Mr. Speaker, when I read this Reform Party motion last night, I could not believe my eyes. Here we have a party, the Reform Party, which for several weeks has been standing up in this House proposing prompt and comprehensive action to deal with youth crime. As a matter of fact today the two previous speakers for the Reform Party said we must have prompt action now to deal with youth crime.
What did we get? The Reform Party had an opportunity. It had an opposition day and it could put its specific proposals to the House, but all we get is a simplistic proposal to change the age. That is going to deal with youth crime? That is the kind of prompt, comprehensive action it wants to deal with youth crime, one simplistic proposal to change the age? It is true that in his speech the member for New Westminster-Burnaby referred to other matters which should be changed, but why are they not in this votable motion, if the Reform Party thinks we need action now?
Perhaps the reason we are getting this simple one line proposal is that the Reform Party is not really sure what should be done about youth crime. Maybe it is because it has no real commitment to any other proposal but this one simple change.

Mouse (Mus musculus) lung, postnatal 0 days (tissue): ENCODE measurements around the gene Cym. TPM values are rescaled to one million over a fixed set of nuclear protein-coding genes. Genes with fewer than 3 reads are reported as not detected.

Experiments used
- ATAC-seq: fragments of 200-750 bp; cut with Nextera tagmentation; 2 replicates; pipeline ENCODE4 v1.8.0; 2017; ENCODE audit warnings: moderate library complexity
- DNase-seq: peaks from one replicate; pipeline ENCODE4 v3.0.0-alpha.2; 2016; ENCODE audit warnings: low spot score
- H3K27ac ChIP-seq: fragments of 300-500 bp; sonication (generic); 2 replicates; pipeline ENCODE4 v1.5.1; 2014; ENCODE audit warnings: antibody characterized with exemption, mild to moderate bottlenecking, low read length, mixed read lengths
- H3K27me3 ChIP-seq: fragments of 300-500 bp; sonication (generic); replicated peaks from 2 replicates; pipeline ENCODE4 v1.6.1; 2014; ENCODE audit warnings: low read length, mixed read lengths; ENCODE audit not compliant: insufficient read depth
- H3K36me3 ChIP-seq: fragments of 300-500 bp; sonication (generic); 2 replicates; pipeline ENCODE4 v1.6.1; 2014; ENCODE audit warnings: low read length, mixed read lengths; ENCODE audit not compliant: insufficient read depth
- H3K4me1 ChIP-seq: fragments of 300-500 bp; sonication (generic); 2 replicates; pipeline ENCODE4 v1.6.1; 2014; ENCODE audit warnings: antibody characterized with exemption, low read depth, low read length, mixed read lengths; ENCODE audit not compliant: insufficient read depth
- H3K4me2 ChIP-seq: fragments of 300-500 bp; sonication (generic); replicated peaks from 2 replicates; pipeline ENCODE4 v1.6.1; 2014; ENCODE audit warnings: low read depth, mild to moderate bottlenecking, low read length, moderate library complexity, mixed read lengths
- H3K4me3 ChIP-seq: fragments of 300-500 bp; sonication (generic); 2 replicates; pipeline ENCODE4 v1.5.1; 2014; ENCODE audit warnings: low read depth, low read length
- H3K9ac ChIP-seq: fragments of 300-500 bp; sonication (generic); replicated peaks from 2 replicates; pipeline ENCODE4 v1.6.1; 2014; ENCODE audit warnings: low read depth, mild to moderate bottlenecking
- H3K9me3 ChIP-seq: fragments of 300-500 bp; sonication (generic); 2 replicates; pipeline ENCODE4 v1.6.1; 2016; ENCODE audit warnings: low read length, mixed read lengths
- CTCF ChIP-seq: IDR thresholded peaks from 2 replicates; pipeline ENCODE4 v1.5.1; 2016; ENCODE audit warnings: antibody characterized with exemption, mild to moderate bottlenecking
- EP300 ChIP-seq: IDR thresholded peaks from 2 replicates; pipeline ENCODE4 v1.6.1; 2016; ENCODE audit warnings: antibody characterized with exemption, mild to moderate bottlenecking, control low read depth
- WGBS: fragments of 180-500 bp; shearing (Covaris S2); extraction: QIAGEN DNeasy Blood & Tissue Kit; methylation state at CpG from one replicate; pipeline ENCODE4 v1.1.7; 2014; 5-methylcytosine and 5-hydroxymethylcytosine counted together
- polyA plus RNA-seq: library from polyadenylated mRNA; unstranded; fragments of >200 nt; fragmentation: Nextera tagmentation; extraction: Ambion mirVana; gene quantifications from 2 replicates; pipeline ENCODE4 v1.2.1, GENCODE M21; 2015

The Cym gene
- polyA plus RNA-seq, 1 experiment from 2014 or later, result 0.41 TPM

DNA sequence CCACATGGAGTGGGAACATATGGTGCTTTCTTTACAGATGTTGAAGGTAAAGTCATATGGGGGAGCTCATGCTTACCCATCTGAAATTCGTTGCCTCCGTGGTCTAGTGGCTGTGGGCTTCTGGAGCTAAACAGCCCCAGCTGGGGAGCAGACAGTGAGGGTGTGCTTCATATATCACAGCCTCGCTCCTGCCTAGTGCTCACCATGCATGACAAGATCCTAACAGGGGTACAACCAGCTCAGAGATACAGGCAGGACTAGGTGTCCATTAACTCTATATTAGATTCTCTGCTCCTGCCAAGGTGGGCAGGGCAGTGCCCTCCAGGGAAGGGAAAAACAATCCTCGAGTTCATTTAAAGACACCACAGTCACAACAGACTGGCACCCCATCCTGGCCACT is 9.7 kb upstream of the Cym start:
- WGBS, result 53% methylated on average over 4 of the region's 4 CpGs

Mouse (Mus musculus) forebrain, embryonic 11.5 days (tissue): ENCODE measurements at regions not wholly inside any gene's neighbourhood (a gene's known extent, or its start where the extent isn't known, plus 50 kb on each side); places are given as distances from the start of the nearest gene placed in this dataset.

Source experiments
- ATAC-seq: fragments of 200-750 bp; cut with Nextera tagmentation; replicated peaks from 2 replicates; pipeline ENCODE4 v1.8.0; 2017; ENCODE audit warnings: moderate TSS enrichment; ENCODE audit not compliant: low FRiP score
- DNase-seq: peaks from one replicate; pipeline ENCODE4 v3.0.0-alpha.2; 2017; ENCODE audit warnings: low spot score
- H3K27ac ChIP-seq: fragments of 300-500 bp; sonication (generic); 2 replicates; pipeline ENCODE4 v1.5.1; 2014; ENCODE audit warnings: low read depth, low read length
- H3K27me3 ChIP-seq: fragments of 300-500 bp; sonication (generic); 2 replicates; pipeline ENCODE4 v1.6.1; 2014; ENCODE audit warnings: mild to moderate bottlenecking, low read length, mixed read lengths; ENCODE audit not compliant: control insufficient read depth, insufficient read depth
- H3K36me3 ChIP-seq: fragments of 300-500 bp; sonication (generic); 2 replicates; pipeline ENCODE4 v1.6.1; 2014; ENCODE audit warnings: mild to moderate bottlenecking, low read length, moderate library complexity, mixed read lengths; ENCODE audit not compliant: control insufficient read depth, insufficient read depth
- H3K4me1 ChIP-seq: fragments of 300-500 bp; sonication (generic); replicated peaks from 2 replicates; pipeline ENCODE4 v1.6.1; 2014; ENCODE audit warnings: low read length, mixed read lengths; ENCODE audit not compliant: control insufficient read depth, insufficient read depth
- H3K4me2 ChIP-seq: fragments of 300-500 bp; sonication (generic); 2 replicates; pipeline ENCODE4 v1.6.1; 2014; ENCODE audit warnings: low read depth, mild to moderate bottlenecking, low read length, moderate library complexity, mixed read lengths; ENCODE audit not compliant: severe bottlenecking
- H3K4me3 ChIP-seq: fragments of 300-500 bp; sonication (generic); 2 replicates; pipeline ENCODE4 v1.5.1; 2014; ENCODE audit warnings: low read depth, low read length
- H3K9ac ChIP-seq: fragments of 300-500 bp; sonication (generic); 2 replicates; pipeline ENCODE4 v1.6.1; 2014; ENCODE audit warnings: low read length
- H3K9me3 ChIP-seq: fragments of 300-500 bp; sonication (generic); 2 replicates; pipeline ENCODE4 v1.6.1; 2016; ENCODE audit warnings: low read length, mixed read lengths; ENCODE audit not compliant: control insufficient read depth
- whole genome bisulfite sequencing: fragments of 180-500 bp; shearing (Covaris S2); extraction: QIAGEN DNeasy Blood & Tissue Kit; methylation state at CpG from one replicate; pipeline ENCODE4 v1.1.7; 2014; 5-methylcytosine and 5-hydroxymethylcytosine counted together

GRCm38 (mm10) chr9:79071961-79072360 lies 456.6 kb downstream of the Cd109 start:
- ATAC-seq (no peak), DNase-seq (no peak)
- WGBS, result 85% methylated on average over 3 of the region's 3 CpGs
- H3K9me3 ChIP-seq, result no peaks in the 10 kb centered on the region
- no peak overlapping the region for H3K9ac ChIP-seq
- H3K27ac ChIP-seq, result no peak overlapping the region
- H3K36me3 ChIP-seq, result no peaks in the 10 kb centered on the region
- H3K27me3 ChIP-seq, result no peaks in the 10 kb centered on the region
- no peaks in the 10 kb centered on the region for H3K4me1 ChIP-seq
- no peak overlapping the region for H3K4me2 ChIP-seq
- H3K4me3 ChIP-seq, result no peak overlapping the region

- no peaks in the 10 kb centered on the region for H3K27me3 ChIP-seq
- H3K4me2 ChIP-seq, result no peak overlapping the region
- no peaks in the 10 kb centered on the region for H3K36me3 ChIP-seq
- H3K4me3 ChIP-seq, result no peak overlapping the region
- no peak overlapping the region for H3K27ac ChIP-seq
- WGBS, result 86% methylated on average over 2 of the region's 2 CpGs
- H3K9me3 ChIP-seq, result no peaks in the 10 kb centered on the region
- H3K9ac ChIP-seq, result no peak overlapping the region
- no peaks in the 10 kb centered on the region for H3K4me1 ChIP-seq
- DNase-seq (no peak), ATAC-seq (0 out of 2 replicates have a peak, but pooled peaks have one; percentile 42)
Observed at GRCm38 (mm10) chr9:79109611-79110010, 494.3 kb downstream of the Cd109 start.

Perhaps it is because the Reform Party really does not know what should be done about youth crime that we are getting such a simple one proposal motion. Maybe this one point resolution is a sign that Reform members are beginning to realize this matter is more complex than they originally thought. Maybe they are beginning to realize there is no simplistic solution that we can simply take off the shelf and youth crime will go away.
The tough hard line approach to criminal justice has been tried in some of the United States. Florida, Georgia, Texas and Louisiana have the tough hard line approach proposed by the Reform Party and what are the results?